February 26 1971 – Secretary General of the United Nations U Thant proclaims the vernal equinox as the Earth Day

February 26 1971 – Secretary General of the United Nations U Thant proclaims the vernal equinox as the Earth Day
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In a move that initiated the first global Earth Day celebrations, UN Secretary-General U Thant signed a proclamation on February 26, 1971, that said, “May there be only peaceful and cheerful Earth Days to come for our beautiful Spaceship Earth as it continues to spin and circle in frigid space with its warm and fragile cargo of animate life”.

The earliest Earth Day celebration was an initiative launched by John McConnell in October 1969 at the UNESCO Conference on Environment. McConnell chose the vernal equinox to represent the natural harmony of the Earth. The day marks the start of spring in the Northern Hemisphere and autumn in the Southern Hemisphere. Day and night are equal all over the world; it is the day when the South Pole prepares for a six month long night and the North Pole for a six month long day. The Mayor of San Francisco, Joseph Alioto, pioneered the observance of the first Earth Day in the city on March 21, 1970. McConnell, then wanted to launch a global Earth Day celebration each year which would allow people to transcend all national boundaries and unite in their pledge to protect the earth and its natural resources. The Earth Day initiative was accorded a global outreach when UN Secretary-General U Thant supported McConnell’s idea and turned it into an annual event by a proclamation on February 26, 1971.

The following year, United Nations Secretary-General Kurt Waldheim, similarly led the observance of Earth Day on the March equinox. Each year, the United Nations Earth Day ceremony has continued to garner international support. The Japanese Shinagawa Peace Bell at the UN offices in Geneva is rung and a minute of prayer and reflection marks the start of Earth Day each year. Eco-friendly activities are organized in many countries of the world. McConnell and the renowned anthropologist, Margaret Mead, co-founded the Earth Society Foundation, the non-profit organization that is currently responsible for organizing Earth Day activities in many countries.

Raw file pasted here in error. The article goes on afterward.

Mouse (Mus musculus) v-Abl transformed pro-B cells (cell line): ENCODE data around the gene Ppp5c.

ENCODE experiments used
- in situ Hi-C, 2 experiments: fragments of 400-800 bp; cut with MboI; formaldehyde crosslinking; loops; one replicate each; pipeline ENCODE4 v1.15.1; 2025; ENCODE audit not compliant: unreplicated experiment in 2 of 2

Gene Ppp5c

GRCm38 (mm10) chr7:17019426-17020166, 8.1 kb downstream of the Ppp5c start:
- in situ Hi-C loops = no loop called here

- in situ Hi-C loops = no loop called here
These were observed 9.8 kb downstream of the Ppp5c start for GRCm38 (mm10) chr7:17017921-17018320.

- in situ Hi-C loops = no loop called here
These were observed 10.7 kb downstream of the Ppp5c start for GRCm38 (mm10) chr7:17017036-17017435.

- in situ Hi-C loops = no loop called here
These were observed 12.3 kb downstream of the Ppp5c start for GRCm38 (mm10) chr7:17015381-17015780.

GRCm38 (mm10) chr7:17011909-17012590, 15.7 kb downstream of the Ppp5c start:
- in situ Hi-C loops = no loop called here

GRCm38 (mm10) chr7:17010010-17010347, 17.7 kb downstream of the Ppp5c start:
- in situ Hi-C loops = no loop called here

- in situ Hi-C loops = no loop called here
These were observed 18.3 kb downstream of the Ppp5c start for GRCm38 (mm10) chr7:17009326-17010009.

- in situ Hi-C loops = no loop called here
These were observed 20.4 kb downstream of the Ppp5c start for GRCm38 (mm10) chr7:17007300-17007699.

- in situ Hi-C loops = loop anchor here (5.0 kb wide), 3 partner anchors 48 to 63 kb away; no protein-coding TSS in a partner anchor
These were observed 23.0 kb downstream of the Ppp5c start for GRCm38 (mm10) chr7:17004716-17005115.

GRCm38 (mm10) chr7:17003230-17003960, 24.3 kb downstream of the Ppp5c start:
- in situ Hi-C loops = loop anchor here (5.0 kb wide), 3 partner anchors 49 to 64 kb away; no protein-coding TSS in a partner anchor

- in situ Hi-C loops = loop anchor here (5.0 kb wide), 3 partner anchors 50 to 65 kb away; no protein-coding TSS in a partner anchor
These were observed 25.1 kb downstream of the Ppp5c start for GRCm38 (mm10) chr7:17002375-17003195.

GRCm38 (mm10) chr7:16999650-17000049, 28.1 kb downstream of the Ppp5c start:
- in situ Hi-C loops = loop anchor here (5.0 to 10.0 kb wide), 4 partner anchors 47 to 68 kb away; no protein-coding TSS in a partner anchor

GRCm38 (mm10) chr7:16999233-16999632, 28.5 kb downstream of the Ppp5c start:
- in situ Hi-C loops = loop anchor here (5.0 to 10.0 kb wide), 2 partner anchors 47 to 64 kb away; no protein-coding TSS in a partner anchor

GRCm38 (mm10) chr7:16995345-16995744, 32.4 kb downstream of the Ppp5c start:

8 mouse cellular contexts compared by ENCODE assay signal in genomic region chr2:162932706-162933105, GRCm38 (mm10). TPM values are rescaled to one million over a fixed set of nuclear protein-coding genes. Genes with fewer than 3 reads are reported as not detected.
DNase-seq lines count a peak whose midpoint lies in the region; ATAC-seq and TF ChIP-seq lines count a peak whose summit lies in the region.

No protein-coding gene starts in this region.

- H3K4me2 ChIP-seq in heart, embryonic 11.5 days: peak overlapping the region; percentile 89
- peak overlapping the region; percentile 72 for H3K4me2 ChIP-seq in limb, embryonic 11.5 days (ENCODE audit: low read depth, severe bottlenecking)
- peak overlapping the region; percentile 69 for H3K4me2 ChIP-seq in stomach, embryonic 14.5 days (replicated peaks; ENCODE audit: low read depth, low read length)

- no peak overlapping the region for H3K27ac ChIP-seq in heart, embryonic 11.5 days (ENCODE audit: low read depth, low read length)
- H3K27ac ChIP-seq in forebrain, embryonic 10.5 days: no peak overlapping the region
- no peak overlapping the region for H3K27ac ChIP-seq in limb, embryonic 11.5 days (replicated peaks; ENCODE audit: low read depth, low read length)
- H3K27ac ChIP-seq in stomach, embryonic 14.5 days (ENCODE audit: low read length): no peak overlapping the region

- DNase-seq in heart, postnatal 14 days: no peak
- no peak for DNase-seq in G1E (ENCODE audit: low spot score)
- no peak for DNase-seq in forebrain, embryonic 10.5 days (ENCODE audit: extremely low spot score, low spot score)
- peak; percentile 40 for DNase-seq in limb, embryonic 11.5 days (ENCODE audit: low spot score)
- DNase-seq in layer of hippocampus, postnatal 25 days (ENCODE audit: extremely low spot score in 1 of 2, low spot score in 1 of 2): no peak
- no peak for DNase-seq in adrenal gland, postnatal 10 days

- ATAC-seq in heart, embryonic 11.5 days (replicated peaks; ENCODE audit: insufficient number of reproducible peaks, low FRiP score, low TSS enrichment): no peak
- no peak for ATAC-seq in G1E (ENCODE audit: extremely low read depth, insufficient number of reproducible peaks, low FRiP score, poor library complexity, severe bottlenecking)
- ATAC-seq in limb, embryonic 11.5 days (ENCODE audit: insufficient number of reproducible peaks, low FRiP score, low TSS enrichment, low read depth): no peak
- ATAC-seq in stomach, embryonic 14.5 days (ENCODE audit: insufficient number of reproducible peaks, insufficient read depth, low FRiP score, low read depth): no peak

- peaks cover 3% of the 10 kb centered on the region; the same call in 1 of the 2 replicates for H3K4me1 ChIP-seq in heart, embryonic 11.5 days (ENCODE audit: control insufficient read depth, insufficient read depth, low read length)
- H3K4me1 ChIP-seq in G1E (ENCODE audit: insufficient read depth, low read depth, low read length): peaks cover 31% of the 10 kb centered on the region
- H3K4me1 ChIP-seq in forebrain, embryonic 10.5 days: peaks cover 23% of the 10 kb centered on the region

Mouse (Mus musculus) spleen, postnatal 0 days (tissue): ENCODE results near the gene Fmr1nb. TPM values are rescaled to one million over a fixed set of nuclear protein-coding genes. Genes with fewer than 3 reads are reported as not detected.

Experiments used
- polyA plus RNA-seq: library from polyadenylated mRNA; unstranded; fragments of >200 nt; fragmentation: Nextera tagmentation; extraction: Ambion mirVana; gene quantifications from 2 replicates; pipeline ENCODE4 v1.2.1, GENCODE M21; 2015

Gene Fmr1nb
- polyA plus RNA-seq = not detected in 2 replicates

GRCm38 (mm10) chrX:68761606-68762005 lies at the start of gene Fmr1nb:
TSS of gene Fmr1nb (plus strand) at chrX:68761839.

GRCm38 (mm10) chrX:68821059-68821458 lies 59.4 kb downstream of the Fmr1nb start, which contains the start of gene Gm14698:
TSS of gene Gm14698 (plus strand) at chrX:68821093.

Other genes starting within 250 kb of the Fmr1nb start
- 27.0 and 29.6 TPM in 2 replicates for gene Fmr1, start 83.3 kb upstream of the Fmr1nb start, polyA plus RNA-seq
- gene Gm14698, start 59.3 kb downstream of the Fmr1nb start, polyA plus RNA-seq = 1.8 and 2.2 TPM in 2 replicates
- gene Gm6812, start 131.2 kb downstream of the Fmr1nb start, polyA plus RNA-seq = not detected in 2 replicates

At about the same time as McConnell, US Senator Gaylord Nelson from Wisconsin started to promote April 22, 1970 as Earth Day. Promoting an Environmental Teach-In, Sen. Nelson called for a day of nationwide environmental activism and ran ads to call it Earth Day. The event was meant to showcase Senator Nelson’s political campaign centered on environmental issues. The April 22 celebration became a huge success in the US with millions of participants including schools, colleges, and other institutions. The dual celebrations irked McConnell and other leading environmentalists who had been keenly promoting the equinox as Earth Day. Earth Day celebrations in April, however, caught on in the US and remain a popular day for environmental activism. In 1995, Senator Nelson was awarded the Presidential Medal of Freedom from President Bill Clinton for founding Earth Day (April 22). Upon his death, most obituaries called him the founder of Earth Day. Despite many attempts at having a unified Earth Day celebrations worldwide, the Earth Day celebrations in many parts of the US differ from the UN observance in other countries. The UN also coordinates with the Earth Day Network that oversees the April observance. In all about 192 countries of the world now celebrate Earth Day on either of the two dates.

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